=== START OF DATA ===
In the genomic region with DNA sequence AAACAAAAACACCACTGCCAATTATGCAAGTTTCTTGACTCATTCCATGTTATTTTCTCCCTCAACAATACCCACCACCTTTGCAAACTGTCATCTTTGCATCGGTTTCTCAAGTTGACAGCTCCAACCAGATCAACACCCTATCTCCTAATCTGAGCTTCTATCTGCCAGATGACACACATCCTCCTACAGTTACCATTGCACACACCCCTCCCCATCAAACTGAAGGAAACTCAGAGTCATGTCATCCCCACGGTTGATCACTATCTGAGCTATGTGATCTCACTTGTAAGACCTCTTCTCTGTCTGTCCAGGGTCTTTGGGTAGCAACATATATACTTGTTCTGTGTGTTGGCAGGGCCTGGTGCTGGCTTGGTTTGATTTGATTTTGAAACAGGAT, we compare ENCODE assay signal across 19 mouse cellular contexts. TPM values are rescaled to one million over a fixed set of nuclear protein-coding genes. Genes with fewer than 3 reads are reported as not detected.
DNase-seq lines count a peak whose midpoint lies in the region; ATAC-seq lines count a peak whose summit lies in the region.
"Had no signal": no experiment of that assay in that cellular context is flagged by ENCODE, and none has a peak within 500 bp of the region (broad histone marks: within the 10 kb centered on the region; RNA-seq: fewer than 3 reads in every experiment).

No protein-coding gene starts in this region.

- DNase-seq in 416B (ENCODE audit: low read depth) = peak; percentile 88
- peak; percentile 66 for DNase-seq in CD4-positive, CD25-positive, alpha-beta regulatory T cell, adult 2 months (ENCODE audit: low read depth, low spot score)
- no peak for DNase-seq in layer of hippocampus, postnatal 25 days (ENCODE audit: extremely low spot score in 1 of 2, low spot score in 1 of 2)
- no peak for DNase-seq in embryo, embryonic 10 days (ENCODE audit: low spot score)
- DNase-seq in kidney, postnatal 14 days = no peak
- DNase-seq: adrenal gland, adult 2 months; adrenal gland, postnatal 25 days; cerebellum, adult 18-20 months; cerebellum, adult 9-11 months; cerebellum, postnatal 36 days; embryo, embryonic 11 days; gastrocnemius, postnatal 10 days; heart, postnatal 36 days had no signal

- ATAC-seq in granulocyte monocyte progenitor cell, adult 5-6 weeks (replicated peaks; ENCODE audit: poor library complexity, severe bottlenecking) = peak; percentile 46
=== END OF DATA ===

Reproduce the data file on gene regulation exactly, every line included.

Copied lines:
In the genomic region with DNA sequence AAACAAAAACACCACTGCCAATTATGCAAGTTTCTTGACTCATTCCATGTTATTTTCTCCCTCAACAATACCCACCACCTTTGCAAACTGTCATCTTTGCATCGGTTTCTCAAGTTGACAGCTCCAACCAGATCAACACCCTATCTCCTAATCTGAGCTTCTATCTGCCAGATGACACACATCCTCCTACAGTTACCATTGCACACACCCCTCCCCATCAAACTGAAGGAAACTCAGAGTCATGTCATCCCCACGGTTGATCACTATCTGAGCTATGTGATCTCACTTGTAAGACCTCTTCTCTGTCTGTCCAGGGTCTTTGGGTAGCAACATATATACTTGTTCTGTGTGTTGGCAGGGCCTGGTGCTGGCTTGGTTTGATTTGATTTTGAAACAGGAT, we compare ENCODE assay signal across 19 mouse cellular contexts. TPM values are rescaled to one million over a fixed set of nuclear protein-coding genes. Genes with fewer than 3 reads are reported as not detected.
DNase-seq lines count a peak whose midpoint lies in the region; ATAC-seq lines count a peak whose summit lies in the region.
"Had no signal": no experiment of that assay in that cellular context is flagged by ENCODE, and none has a peak within 500 bp of the region (broad histone marks: within the 10 kb centered on the region; RNA-seq: fewer than 3 reads in every experiment).

No protein-coding gene starts in this region.

- DNase-seq in 416B (ENCODE audit: low read depth) = peak; percentile 88
- peak; percentile 66 for DNase-seq in CD4-positive, CD25-positive, alpha-beta regulatory T cell, adult 2 months (ENCODE audit: low read depth, low spot score)
- no peak for DNase-seq in layer of hippocampus, postnatal 25 days (ENCODE audit: extremely low spot score in 1 of 2, low spot score in 1 of 2)
- no peak for DNase-seq in embryo, embryonic 10 days (ENCODE audit: low spot score)
- DNase-seq in kidney, postnatal 14 days = no peak
- DNase-seq: adrenal gland, adult 2 months; adrenal gland, postnatal 25 days; cerebellum, adult 18-20 months; cerebellum, adult 9-11 months; cerebellum, postnatal 36 days; embryo, embryonic 11 days; gastrocnemius, postnatal 10 days; heart, postnatal 36 days had no signal

- ATAC-seq in granulocyte monocyte progenitor cell, adult 5-6 weeks (replicated peaks; ENCODE audit: poor library complexity, severe bottlenecking) = peak; percentile 46